Nurse won’t be a top scoring defenseman right away but he is worthy of a bench spot with the occasional start based on the Oilers opponent on any given night. If you are in a Keeper/Dynasty, Nurse is a must own.
Rights – Toronto Maple Leafs
Drafted in the 2nd round 35th overall in 2012
D, 6’ 1”, 204 lbs
Hometown – Etobicoke, ON, CAN
Finn till now…
One more step along the road to greatness, that’s what 2013-14 was for Matt Finn. First he was a standout at Leafs camp, then upon returning to Guelph of the OHL for one more year he captained them to 52 wins and 108 points – good for tops in the league. The Storm captain put 14 pucks to the back of the net along the way and finished with 61 points and a spectacular plus-57. Finn was named to the OHL’s 3rd All-Star team and the Storm entered the playoffs. Not much happened next for the youngster, he just rolled off 14 points in 20 games on the way to an OHL Championship. Now he will attempt to lead his team to a Memorial Cup Championship.
One thing the young Leafs draft pick will bring to the team is leadership. That is something Toronto has had a hard time harvesting from picks in the past. Finn will fit in nicely being a solid two way defender. The Leafs have a real need for a defenseman of his pedigree and even if Finn spends a year developing with the Marlies, he will still be a welcomed voice and performer when he makes his debut on Bay Street.
Depth before Finn
There are a few guys in front of Finn on the depth chart but the fact that he is so capable on both sides of the puck could accelerate his ride to the big club. Realistically, if the Leafs are able to sign Gardiner and Franson and barring any trade that sees Phaneuf, Gunnarsson, Gleason or Rielly leaving town, there is no way Finn cracks the NHL roster this season. That makes him a Marlie come October. Of the AHL Leafs there are a few names that jump out as candidates to get the first available call-up ahead of Finn – Percy, Granberg, Holzer and MacWilliam. I don’t see this as a list set in stone by any means but in order for Finn to position himself for the best chances at an NHL debut in 2014-15 he will have to get the jump on those guys in camp. Another solid training camp could bump Finn over the top in the eyes of those who matter. He is so responsible on both sides of the puck that his value will be given some extra weight. He has also improved his foot speed and skating which he’ll need for the increased speed of the NHL. If he isn’t ready for prime time yet, he is very, very close.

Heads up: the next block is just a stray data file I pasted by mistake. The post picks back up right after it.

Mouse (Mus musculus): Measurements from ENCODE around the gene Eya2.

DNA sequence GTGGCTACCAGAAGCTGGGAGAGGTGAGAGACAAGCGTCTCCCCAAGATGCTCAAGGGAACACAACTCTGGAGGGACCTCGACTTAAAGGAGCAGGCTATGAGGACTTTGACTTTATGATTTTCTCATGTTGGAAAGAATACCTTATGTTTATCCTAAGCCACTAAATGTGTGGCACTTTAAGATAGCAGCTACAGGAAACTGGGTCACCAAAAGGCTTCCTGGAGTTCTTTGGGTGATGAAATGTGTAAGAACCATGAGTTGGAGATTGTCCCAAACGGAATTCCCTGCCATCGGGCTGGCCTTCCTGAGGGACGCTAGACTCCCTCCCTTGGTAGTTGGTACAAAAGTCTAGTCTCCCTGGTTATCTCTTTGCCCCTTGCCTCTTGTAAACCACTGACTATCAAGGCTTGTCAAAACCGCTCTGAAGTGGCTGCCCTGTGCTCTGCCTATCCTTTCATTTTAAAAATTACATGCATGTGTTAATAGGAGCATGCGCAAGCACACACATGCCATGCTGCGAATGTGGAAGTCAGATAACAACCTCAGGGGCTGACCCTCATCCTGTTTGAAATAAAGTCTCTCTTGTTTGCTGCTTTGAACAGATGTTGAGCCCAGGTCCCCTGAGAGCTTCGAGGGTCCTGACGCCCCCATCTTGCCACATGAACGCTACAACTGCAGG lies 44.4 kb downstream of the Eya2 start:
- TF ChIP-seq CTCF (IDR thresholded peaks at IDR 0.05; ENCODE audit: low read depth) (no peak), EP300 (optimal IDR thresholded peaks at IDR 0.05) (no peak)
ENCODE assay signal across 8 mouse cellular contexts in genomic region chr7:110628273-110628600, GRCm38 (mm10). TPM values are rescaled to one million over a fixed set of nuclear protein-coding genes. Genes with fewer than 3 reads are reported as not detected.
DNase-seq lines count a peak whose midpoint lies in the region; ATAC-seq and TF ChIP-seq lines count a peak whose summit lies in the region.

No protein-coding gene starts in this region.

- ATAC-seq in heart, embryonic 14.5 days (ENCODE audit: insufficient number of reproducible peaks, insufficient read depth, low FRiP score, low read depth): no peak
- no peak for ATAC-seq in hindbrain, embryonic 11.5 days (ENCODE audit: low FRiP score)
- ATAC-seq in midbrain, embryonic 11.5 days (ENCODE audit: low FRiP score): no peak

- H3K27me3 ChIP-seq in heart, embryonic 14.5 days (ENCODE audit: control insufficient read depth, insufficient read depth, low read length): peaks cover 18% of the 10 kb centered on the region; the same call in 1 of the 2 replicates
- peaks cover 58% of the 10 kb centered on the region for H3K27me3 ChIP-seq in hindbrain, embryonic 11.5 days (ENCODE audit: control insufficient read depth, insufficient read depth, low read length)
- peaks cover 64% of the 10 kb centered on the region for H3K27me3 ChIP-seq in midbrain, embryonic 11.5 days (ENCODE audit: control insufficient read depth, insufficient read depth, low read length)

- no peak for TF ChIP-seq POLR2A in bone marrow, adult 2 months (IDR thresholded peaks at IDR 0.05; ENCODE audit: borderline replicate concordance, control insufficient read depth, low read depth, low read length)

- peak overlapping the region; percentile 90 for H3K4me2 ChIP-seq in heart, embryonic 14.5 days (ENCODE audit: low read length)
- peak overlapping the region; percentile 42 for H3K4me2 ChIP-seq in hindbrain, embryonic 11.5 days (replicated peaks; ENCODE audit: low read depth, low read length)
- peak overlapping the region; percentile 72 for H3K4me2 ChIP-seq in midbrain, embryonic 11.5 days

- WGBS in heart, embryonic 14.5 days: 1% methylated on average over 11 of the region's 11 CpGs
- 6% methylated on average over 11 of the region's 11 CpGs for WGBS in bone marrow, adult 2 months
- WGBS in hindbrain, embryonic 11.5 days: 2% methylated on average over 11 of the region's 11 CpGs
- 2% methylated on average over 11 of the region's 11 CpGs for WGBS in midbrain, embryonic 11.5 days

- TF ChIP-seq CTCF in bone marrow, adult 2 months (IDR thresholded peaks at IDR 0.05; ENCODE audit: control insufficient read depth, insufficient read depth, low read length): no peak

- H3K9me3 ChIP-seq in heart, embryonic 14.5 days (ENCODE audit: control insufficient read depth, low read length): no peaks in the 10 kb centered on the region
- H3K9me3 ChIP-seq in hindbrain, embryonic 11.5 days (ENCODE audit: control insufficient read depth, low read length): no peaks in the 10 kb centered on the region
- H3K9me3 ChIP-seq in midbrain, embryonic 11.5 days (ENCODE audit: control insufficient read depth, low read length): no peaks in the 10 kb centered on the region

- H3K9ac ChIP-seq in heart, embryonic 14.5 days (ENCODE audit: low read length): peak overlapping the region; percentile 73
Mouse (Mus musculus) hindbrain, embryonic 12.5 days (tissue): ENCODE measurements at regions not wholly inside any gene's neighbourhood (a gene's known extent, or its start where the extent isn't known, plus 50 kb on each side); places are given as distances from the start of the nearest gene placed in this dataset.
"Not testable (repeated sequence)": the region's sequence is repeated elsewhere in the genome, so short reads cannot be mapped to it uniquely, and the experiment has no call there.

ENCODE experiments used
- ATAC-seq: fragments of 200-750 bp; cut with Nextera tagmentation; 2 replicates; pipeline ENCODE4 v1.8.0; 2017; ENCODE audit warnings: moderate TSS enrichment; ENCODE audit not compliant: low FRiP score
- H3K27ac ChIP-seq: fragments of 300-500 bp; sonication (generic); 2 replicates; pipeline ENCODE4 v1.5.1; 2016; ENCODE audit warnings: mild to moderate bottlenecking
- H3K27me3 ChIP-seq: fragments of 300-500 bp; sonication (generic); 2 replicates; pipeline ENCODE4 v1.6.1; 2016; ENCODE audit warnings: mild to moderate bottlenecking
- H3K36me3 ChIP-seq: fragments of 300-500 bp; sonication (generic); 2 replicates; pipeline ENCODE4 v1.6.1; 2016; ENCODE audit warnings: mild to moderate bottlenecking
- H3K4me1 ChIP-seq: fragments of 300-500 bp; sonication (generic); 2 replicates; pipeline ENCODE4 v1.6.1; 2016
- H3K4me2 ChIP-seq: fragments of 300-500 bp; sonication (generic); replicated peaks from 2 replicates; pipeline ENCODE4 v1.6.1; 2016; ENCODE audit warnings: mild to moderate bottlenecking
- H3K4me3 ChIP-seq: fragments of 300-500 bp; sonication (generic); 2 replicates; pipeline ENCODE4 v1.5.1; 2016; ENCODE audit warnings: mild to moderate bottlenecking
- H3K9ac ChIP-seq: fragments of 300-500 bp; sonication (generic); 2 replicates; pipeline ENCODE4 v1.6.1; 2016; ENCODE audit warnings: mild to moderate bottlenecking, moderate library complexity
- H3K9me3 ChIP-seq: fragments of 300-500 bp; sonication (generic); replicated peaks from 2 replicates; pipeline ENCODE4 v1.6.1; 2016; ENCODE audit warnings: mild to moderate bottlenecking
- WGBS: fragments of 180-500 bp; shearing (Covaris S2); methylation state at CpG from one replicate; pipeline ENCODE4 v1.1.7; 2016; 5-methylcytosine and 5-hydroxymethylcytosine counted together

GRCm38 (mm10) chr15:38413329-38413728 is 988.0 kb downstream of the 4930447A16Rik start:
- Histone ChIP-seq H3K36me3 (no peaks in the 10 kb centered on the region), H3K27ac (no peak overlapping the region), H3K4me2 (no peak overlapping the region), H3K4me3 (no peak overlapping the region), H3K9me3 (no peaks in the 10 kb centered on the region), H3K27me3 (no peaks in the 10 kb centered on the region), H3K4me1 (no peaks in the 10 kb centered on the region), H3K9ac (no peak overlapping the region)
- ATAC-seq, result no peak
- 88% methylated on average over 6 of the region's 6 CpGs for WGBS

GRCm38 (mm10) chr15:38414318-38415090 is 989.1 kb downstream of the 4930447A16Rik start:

This guy is likely available in your league but I have to caution you, although he is looking like a can’t-miss NHLer, There is no real blueprint that says how quickly he will warrant being coveted in fantasy leagues. He does have the potential upside of 60ish points but it could be 4-5 years before he reaches those levels, if at all. In saying that, he also has the ability and NHL frame to log big minutes and score 35-40 points in his first year. The thing is it is too early to tell how soon Finn becomes fantasy relevant on a team like the Toronto Maple Leafs. There are too many moving pieces in play – do the Leafs move one or two of their defensemen opening up room for new additions? Does Finn play his way on to the opening day roster with a stellar camp? Do early injuries play a role?
What can you do, you can make room for him and hope for the best. What is the worst thing that could happen? If you have space on your roster for keeping bench defensemen it is likely worth having Finn around for when he breaks through. I see him as a full-time NHLer by 2015-16 so it’s not like it is a huge wait for you. Picking him up now will avoid a scramble later and back-end guys with point potential like his are valuable and hard to come by. In my eyes the reward far outweighs the risk of using up a roster spot on a guy who may or may not play in the NHL right away.
The Readers Digest version of that answer is – take a shot on him with the thinking that he’ll be one of your top defensemen within 3 years. Lots of changes could be on the way for the Maple Leafs and Finn would stand to benefit from any movement on the back-end. Since that is where most of the Leafs trade value lies, act accordingly.